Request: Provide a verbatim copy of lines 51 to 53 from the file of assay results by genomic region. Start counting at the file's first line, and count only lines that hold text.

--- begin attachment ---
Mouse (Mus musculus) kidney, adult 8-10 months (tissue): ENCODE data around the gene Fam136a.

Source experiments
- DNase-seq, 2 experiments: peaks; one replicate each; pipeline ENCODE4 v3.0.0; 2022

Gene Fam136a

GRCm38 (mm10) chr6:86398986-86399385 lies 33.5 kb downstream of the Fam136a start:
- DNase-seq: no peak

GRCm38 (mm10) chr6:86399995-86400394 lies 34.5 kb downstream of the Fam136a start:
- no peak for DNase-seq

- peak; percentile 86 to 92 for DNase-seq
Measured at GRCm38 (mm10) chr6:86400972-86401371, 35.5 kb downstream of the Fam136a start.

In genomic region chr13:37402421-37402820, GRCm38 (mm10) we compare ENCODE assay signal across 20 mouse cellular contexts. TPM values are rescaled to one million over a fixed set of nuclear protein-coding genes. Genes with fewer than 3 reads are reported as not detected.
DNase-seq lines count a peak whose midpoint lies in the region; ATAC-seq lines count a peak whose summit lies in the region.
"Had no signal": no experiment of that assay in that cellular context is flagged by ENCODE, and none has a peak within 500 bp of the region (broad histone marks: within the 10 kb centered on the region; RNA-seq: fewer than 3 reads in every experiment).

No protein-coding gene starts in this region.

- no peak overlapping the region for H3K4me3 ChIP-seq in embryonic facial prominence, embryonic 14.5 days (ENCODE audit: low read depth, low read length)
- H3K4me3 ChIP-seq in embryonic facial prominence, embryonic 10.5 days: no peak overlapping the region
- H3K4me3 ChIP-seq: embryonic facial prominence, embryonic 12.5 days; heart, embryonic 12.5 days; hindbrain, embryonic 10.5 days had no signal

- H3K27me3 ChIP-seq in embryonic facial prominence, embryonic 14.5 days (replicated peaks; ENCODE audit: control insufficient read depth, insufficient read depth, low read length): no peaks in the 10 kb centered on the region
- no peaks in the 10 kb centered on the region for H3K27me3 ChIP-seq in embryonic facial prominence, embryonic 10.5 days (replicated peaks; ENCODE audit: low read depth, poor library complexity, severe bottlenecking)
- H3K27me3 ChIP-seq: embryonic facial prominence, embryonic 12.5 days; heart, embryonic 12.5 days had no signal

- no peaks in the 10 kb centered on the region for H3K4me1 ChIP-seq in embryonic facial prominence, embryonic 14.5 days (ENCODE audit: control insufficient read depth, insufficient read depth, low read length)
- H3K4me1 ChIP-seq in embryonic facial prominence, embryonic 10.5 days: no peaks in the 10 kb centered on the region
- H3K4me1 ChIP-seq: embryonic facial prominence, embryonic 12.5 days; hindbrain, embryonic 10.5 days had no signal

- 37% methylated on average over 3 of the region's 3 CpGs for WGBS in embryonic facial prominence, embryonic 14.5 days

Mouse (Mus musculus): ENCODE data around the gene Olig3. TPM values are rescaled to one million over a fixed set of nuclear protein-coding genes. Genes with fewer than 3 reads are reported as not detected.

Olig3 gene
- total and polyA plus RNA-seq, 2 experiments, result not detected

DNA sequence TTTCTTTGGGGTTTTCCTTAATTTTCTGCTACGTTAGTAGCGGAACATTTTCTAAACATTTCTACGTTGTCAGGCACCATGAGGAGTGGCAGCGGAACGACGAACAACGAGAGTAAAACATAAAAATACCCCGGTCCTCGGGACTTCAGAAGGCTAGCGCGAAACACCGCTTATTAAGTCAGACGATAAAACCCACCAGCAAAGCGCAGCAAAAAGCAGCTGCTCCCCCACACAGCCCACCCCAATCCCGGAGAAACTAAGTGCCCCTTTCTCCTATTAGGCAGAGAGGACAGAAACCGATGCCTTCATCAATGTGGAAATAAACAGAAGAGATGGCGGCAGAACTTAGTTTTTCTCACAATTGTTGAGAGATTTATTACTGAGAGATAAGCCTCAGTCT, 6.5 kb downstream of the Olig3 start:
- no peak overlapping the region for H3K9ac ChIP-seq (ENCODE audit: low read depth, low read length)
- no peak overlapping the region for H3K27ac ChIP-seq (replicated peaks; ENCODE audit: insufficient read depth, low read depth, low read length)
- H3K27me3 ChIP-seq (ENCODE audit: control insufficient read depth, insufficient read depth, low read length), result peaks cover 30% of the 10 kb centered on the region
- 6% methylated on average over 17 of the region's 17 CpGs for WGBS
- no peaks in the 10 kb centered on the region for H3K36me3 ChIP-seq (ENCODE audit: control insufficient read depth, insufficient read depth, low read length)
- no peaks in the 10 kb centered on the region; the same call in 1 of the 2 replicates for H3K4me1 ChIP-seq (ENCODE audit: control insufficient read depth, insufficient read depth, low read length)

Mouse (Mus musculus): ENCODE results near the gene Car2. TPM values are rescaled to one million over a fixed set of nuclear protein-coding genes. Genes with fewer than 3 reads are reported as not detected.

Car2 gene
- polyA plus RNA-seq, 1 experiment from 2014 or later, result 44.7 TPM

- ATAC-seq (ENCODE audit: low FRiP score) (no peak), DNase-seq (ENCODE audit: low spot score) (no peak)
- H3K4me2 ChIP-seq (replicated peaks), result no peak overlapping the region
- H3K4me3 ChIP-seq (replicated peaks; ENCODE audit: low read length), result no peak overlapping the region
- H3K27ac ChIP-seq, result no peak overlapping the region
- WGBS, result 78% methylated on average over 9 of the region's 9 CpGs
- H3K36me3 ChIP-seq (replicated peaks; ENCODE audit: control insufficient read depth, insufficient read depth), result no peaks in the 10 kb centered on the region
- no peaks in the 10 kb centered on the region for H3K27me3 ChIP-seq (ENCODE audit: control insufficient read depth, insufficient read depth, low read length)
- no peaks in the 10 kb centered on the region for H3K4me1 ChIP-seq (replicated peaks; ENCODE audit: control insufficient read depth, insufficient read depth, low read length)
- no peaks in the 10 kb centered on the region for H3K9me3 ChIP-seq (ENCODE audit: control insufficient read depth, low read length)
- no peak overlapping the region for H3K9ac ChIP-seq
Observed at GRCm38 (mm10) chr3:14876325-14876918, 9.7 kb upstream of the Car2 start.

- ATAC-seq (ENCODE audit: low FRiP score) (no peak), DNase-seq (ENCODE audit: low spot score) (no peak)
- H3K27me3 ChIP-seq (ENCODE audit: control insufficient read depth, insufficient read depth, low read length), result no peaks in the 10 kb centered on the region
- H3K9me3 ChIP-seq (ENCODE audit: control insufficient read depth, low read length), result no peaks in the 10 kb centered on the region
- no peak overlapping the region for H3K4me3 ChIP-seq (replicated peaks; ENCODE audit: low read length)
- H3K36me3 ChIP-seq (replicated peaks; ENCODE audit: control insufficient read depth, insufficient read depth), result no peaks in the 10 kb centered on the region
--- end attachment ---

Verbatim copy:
- H3K9me3 ChIP-seq (ENCODE audit: control insufficient read depth, low read length), result no peaks in the 10 kb centered on the region
- no peak overlapping the region for H3K4me3 ChIP-seq (replicated peaks; ENCODE audit: low read length)
- H3K36me3 ChIP-seq (replicated peaks; ENCODE audit: control insufficient read depth, insufficient read depth), result no peaks in the 10 kb centered on the region